How should we judge a government?

In Malaysia, if you don't watch television or read newspapers, you are uninformed; but if you do, you are misinformed!

"If you're not careful, the newspapers will have you hating the people who are being oppressed, and loving the people who are doing the oppressing." - Malcolm X

Never argue with stupid people, they will drag you down to their level and then beat you with experience - Mark Twain

Why we should be against censorship in a court of law: Publicity is the very soul of justice … it keeps the judge himself, while trying, under trial. - Jeremy Bentham

"Our government is like a baby's alimentary canal, with a happy appetite at one end and no
responsibility at the other. " - Ronald Reagan

Government fed by the people

Government fed by the people

Career options

Career options
I suggest government... because nobody has ever been caught.

Corruption so prevalent it affects English language?

Corruption so prevalent it affects English language?
Corruption is so prevalent it affects English language?

When there's too much dirt...

When there's too much dirt...
We need better tools... to cover up mega corruptions.

Prevent bullying now!

Prevent bullying now!
If you're not going to speak up, how is the world supposed to know you exist? “Orang boleh pandai setinggi langit, tapi selama ia tidak menulis, ia akan hilang di dalam masyarakat dan dari sejarah.” - Ananta Prameodya Toer (Your intellect may soar to the sky but if you do not write, you will be lost from society and to history.)

Thursday, October 27, 2016

Tricia Yeoh on Budget 2017: Egalitaria - Look at the estimates


"MUCH is made over the budget speech tabled by the prime minister in Parliament in October each year.
And rightly so, since it is supposed to be the government's financial blueprint for the following year: how much goes where, to whom and for what.
What most Malaysians do not realise is that the budget speech is not the budget.
The speech is meant to articulate an overarching theme, specifying which areas are given emphasis in the coming year.
Perhaps the prime minister might point out anomalies, new schemes and goodies to benefit specific groups.
The problem arises when the speech is all that people use as a basis to assess the value of the budget's various allocations. In order to truly have an accurate representation of the budget, one would need to carefully scour through the extremely thick, heavy document named "Estimates of Federal Government Expenditure", or "Anggaran Perbelanjaan Persekutuan".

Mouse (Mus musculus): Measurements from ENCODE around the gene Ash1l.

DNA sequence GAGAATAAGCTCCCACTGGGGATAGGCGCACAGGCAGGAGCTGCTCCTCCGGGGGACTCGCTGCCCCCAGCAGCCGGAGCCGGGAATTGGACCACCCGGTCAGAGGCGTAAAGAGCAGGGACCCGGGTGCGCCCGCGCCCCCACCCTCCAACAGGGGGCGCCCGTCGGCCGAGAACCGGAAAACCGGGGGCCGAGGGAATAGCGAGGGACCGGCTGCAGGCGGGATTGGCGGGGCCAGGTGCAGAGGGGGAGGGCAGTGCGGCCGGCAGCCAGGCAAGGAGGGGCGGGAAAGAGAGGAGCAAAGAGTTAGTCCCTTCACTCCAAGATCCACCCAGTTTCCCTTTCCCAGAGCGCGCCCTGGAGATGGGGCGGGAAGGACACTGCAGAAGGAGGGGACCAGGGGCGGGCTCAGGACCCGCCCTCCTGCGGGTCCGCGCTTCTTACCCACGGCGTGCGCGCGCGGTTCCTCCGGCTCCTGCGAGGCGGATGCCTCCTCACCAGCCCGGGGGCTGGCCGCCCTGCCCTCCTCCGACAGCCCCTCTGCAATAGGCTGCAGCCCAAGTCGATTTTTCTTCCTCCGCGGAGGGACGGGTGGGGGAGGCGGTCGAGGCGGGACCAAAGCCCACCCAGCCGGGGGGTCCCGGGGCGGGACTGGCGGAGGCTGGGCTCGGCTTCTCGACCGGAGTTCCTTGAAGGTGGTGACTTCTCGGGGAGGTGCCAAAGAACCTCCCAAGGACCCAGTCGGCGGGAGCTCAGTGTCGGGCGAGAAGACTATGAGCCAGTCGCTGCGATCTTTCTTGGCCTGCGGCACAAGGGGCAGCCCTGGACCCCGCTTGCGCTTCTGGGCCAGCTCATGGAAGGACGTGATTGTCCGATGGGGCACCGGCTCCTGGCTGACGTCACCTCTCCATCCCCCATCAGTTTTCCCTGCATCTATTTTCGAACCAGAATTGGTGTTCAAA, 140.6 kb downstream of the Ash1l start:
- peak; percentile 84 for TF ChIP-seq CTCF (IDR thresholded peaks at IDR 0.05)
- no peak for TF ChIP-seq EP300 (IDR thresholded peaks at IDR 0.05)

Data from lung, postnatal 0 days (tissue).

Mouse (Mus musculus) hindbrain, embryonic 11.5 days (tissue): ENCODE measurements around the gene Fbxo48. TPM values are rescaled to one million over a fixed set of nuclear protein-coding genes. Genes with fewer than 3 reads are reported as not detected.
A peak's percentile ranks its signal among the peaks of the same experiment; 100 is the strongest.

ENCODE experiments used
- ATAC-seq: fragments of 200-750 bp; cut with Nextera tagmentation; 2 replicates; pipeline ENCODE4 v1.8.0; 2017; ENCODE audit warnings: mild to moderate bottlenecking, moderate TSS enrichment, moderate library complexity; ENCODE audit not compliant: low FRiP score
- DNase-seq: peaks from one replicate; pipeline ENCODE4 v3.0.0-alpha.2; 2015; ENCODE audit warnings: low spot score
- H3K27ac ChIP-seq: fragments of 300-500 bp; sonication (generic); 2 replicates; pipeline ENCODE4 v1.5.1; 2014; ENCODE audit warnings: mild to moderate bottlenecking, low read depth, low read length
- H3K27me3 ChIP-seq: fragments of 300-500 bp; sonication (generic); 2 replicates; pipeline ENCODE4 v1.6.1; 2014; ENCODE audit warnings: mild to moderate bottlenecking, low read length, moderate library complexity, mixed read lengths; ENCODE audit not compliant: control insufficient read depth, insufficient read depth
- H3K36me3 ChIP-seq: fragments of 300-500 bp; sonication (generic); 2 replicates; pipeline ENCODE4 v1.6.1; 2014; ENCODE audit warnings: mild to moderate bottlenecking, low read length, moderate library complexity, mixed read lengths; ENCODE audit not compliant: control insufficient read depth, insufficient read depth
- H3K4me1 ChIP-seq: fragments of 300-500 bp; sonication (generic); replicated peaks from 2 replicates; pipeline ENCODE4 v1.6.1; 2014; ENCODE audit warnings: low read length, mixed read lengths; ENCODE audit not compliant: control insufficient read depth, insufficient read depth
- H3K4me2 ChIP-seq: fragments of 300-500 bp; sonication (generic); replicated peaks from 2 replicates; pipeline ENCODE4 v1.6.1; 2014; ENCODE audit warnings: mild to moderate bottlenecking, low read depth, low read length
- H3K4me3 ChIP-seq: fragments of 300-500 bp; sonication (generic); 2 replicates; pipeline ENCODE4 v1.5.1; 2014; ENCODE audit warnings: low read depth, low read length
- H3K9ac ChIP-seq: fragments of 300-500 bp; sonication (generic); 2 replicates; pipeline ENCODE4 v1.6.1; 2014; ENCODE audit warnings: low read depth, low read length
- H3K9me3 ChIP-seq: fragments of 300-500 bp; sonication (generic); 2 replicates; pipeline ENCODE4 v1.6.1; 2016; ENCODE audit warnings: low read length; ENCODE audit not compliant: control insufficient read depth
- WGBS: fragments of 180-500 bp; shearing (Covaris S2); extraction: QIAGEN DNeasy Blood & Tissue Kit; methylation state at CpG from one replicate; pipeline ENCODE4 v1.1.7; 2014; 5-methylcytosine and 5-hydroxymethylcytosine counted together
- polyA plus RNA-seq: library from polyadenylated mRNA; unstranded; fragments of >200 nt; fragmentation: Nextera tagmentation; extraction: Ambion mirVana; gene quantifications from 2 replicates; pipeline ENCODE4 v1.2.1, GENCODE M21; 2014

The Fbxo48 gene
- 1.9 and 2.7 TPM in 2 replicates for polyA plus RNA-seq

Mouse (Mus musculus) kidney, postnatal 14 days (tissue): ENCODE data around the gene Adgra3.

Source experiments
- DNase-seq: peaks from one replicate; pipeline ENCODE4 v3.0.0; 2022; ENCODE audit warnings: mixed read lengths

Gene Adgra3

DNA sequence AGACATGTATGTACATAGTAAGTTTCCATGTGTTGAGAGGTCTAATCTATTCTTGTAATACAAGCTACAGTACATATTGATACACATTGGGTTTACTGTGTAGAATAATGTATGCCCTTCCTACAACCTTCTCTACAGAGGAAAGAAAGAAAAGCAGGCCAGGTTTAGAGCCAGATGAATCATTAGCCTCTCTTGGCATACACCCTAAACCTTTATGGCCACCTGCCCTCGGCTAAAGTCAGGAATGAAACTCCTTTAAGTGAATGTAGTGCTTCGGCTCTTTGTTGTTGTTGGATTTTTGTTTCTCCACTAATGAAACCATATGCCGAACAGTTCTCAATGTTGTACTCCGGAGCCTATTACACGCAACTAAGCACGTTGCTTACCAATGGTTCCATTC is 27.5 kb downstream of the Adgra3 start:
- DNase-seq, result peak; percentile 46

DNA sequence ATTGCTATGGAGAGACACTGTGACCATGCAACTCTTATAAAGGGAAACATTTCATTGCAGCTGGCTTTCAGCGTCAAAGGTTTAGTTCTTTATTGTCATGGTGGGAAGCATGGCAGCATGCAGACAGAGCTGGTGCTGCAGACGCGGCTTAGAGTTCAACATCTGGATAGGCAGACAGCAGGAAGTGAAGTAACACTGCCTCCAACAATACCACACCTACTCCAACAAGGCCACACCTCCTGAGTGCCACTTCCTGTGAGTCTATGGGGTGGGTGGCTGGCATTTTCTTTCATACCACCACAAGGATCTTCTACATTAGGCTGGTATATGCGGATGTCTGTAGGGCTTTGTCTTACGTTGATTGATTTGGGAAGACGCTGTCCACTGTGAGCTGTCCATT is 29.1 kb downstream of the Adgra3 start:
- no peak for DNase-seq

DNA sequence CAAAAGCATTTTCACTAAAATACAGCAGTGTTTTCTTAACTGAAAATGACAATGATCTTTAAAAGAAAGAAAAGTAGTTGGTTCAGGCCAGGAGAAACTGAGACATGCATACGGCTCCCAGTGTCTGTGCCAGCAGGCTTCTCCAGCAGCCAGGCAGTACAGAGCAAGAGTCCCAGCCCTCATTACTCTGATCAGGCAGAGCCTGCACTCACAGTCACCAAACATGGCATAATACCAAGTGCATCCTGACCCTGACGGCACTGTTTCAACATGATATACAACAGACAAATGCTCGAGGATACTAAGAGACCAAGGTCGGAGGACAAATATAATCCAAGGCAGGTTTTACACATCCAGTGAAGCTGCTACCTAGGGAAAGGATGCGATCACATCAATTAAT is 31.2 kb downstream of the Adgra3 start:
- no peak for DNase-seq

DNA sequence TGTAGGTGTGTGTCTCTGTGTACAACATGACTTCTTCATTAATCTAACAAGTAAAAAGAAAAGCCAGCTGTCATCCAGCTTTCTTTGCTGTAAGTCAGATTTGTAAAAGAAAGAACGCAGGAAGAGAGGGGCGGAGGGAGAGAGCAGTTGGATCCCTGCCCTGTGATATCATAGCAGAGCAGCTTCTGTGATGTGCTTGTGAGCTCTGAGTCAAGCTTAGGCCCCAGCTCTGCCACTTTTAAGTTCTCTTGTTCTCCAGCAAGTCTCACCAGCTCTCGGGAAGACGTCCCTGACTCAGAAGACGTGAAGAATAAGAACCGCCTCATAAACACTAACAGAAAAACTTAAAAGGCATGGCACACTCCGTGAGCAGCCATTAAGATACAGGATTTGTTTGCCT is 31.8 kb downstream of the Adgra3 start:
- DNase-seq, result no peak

But how many people would have the time or energy to do this unless it is part of their jobs to analyse the budget?"

"At a conference last week on the Open Government Partnership, various speakers shared about how countries around the world including the UK, the Philippines and Indonesia – that have all signed up to this voluntary partnership that brings government and civil society together – are introducing amazing tools to first, improve public service efficiency and second, improve governance via transparency.
Open data is one such way to get there. Our government already has an open data initiative, currently being implemented by government agencies Mampu and MDEC, where selected open data sets are shared for free access at (open meaning they are publicly accessible, machine-readable and reusable).
But there is a mismatch here – where one arm of government attempts openness and transparency whilst another is deliberately vague.
One thing is clear: Anyone analysing the government budget cannot and must not restrict oneself to the budget speech alone; verifying whatever has been stated in the speech by cross-examining the actual federal government expenditure document is crucial.
To that end, a more detailed breakdown of allocations is needed in place of general aggregated amounts. This would allow people to verify whether what is announced is really being allocated funds, and in the following year, check that the funds were actually used for the purpose."
Rest of article in The Sun: 

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